If you like anything I've written, you should probably thank her. She makes it possible. Those precious minutes I spoke of earlier? She gives those to me. She doesn't complain when I come home tired because I set the alarm hours early, well before I need to leave for work in an attempt to coax an extra hundred or so words onto the page. She keeps me from burning everythign I write. She watches television shows and movies she has no interest in, because she knows I'll dig it and this, this other cop show, this weird British mystery program will recharge my creative batteries and set my mind spinning with new ideas of my own. She smiles when I tell her about a novel I'm reading that just pisses me off and I know I could have done it better and she doesn't even ask why the hell I'm still reading the damn thing. She listens while I talk at her, working through plots and characters that may never live beyond that single moment. She reads everything I write and she urges me onward.

So, when you see us out, when you see us across the restuarant having dinner or standing in line, waiting for the doors to open, going to see that band everyone wants to see, thank her. For me. You see, I owe her that too. I owe her for not letting me be that bearded, crazy-eyed guy you see now and then wandering down the dark alleyways, mumbling to himself while smoking hand-rolled cigarettes and gestictulating wildly with a foot-thick, stained manuscript.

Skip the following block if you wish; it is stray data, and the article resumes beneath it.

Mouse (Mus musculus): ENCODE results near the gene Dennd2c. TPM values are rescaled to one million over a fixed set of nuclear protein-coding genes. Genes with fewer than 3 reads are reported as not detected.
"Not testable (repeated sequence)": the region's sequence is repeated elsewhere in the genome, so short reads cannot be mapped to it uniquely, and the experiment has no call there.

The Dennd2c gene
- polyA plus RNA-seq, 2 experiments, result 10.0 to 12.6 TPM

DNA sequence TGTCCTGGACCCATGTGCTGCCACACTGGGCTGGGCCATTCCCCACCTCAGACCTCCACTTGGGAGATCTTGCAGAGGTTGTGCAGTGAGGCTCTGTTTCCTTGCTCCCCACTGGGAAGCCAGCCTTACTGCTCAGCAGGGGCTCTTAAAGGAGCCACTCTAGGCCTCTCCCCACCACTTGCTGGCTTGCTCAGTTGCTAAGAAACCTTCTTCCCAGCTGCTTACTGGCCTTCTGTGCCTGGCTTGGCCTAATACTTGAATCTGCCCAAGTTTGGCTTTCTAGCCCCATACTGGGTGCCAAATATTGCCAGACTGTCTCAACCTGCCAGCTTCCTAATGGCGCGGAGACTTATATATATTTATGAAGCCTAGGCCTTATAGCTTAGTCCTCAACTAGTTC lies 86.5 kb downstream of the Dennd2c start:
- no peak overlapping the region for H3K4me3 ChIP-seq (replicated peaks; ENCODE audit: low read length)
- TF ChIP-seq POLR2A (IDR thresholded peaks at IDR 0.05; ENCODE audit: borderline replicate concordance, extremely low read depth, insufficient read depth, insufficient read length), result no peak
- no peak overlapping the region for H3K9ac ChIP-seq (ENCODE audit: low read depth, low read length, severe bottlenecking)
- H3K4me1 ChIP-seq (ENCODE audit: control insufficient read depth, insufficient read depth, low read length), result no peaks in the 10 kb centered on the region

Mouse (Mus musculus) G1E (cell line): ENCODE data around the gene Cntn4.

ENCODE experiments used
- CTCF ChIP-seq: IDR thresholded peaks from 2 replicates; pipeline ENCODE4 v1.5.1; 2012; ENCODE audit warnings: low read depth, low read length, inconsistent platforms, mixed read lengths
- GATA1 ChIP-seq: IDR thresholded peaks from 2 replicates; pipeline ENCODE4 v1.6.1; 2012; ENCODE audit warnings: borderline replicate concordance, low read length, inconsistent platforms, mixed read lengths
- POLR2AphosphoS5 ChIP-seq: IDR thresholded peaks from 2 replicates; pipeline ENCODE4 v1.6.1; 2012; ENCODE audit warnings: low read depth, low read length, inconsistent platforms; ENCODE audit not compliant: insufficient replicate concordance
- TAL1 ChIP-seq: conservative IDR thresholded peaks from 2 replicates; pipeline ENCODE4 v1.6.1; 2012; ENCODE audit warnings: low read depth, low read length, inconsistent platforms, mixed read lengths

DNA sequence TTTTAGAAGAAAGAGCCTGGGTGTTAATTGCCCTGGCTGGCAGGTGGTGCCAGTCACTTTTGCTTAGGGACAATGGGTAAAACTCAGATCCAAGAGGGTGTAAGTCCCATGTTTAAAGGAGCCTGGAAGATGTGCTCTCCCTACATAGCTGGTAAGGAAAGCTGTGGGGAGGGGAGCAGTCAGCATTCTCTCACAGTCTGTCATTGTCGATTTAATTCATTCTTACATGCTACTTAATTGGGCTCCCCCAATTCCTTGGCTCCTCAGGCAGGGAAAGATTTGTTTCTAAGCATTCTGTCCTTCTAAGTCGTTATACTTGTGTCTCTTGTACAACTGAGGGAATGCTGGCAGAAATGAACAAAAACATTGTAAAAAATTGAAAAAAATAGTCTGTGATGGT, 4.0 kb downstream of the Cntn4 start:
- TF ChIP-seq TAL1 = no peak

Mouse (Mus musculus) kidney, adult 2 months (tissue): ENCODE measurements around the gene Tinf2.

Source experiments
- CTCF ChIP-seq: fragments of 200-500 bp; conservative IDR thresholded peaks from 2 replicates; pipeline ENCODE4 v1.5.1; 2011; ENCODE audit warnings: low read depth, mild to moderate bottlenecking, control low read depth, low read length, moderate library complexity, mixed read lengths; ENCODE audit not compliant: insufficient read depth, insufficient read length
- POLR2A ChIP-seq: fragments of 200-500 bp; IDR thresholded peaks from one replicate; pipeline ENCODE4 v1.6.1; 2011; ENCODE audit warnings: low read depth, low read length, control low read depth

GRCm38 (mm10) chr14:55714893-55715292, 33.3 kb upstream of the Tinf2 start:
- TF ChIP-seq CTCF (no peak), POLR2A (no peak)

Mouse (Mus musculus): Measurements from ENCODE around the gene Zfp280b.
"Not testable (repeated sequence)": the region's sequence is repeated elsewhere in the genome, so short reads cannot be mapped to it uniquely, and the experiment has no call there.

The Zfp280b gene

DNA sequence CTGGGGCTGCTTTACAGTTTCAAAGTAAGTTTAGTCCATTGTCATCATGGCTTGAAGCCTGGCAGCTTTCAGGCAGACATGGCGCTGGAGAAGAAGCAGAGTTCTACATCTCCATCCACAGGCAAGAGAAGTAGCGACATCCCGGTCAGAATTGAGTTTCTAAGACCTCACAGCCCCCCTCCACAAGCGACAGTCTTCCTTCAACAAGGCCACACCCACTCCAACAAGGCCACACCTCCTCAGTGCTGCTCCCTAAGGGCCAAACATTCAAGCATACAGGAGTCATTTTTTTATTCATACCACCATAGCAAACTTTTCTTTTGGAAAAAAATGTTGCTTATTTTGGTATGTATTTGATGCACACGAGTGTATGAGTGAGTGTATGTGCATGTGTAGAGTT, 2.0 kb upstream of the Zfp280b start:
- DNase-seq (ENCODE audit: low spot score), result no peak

A Fearsome Threesome

For stories 600-700 at A Twist of Noir, Christopher Grant issued a challenge. The number of your story is the number of words you have to tell it.

After some unfortunate delays, The Death March resumed today with stories from Liam Jose, Kelley Whitley, and R.S. Bohn. Head on over there now for a fearsome threesome of hardboiled.

January 22, 2011

Shane Stevens Saturday: Across 110th Street

Go Down Dead, Way Uptown In Another World, and The Rat Pack all center on the lives of young, African-American characters pushed to the edges of society by poverty, the illusions of the American Dream, and the lure of crime-fueled exchanges of power. In addition to his novels, Stevens reviewed a number of books by African-American authors and frequently wrote about race relations as the Civil Rights movement flared and flamed to life.

A number of people assumed that Stevens was an African-American writer.

He's not.

He's white.

A number of African-American writers and critics didn't appreciate Stevens, as a white man, offering his opinions on either "their" literature in particular or race relations in general. Ishmael Reed expressed his distate of Stevens' opinion in a poem called "White Hope".

Read it here.

For more on Stevens, the African-American cultural identity, and Chester Himes defense of Shane's writing, you'll have to wait for my piece.

January 17, 2011

Hannie Caulder

If you head on over to Let's Fight Everybody! you can read my review of Hannie Caulder, a western revenge flick starring Raquel Welch. This piece of lady gunfighting action from 1971 doesn't seem to get much love anymore, so I decided to give it a little.